Moshe Kashlinsky (1895-1983) was my paternal grandfather. Looking back, I think of him as one of the lamed-vavniks of his generation. To a great extent he raised and filled me with the values needed to always do-the-right-thing even under trying circumstances. As most East European Jews of his generation, his life was filled with much turbulence and hardship. Yet, I never heard him raise his voice, lose his temper or even complain about anything. (My mother recently told me that he could be temperamental at times though – my uncle disagrees). He was honest, unpretentious and modest. After I was born he was already working as Chief Bursar in one of Latvia’s major ministries, where Soviet-style corruption and nepotism were at their widest. Yet, he and his family lived extremely modestly, from paycheck-to-paycheck and what’s more: that came naturally for him. With years I understand better the strength of character it required - "strong is the sheep that can stand among the wolves".
He was born in Berdichev, Ukraine, a major center of Jewish East European thought at the time. The search for a Jewish homeland was just reawakening in those years, with Zionism having entered the stage when he was born. In his youth he joined Poalei Zion . After the Bolshevik revolution in Russia, the gates to Palestine were shut and Zionist activity banned. A most remarkable, if ultimately unsuccessful and doomed, enterprise then began: to build a Jewish homeland in a Far Eastern province near the Chinese border. This ultimately led to the construction of Birobidzhan . This idea swept some of the best and strongest of his generation. The photo shows him and his comrades in Birobidzhan in 1936 (including his brother-in-law, Michael Zilberman, a great Zionist and a heroic fighter of WWII). In 1928 he moved to what was then a Siberian swamp in the wilderness near the river Bira where they lived in tents for several years draining the swamps and building the foundations of that city. After the foundation of Birobidzhan , they continued living there for many years, until my grandmother has had enough. My father grew up there and my uncle was conceived there. Ultimately, the Birobidzhan idea has failed – in fact, it was doomed to fail - and the city they founded and built now has very little Jewish population with the bulk of the remaining Jews having moved to Israel after the collapse of the Soviet Union. Yet, that was one of the most remarkable and guts-requiring projects of the time and to this day that city has a weak spot in my heart.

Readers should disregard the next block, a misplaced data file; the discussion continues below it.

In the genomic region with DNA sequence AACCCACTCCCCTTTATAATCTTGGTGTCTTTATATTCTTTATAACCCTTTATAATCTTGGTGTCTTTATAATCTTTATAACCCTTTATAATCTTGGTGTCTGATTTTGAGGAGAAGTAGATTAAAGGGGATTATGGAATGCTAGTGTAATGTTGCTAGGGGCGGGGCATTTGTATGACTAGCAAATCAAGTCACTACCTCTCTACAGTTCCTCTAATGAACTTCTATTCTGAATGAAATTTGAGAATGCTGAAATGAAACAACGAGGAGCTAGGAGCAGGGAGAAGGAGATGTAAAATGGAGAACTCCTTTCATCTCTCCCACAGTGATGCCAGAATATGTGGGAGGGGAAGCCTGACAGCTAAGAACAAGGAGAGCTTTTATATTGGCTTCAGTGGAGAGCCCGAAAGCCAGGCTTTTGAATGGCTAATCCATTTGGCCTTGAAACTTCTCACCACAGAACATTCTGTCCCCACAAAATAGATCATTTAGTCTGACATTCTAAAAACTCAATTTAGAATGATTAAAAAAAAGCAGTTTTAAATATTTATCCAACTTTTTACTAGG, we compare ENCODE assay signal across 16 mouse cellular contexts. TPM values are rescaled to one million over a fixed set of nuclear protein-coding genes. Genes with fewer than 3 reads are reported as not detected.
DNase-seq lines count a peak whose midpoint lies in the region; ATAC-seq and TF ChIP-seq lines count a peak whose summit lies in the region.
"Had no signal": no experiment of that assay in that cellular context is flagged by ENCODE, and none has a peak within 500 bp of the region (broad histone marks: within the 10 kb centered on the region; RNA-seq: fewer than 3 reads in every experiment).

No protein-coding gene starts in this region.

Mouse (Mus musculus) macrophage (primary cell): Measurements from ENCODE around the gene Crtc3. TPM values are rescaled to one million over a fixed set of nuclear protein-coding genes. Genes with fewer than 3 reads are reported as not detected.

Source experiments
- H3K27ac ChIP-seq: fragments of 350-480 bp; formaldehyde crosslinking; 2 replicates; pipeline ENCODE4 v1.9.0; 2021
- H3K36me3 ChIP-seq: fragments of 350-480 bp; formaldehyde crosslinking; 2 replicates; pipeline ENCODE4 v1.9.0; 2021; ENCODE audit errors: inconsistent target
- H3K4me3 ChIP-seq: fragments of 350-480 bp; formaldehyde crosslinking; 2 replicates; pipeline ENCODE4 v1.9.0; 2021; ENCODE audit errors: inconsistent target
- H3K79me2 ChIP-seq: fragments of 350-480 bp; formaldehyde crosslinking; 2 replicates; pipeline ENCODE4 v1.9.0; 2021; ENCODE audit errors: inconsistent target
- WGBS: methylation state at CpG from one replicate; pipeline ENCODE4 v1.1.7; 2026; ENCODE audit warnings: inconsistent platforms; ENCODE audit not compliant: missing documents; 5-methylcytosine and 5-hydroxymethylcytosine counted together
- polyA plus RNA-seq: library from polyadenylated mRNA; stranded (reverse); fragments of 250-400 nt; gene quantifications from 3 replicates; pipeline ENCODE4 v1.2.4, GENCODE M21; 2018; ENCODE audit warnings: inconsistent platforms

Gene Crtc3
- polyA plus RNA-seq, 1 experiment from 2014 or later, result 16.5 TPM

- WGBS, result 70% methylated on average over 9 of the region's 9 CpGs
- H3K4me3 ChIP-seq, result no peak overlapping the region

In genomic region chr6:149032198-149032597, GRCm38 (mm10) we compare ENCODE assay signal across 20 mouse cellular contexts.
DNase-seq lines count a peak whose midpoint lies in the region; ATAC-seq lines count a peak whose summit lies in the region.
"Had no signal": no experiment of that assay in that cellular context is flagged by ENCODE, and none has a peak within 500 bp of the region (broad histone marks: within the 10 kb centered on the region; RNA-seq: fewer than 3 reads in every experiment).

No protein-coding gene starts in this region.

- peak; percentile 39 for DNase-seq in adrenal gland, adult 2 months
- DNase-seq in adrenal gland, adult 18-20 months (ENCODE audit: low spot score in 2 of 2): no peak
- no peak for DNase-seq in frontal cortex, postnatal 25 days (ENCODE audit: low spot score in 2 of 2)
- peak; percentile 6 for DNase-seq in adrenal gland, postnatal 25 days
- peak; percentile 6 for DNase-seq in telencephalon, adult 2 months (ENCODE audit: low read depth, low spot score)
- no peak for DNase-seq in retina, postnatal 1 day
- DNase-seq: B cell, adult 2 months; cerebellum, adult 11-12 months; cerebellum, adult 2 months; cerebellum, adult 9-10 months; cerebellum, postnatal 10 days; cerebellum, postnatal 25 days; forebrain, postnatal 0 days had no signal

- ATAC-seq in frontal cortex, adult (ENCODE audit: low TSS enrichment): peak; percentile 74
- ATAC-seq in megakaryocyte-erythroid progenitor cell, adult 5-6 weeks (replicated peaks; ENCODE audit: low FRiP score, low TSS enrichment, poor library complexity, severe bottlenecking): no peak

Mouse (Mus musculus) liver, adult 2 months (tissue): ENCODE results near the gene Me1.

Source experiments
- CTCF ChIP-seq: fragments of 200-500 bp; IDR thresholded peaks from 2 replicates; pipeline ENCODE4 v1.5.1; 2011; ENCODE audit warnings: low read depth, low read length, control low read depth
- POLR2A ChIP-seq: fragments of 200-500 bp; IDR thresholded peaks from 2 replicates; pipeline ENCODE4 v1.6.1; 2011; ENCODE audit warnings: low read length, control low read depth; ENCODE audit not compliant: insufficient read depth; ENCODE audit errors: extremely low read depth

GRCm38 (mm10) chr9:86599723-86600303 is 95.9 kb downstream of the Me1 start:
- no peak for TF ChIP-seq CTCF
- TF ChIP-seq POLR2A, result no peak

After WWII they moved to Riga, where my father joined them after seven years in the Red Army (he enlisted voluntarily in 1941 at the age of 13). Moshe Kashlinsky, my gradfather, died in Berlin having moved there with my uncle shortly before his death. I was in the Army in Israel at the time. Yehie zikhro baruch. My oldest son, Moshe, is named after him; his middle name is Michael after my grandfather’s brother-in-law, Michael Zilberman.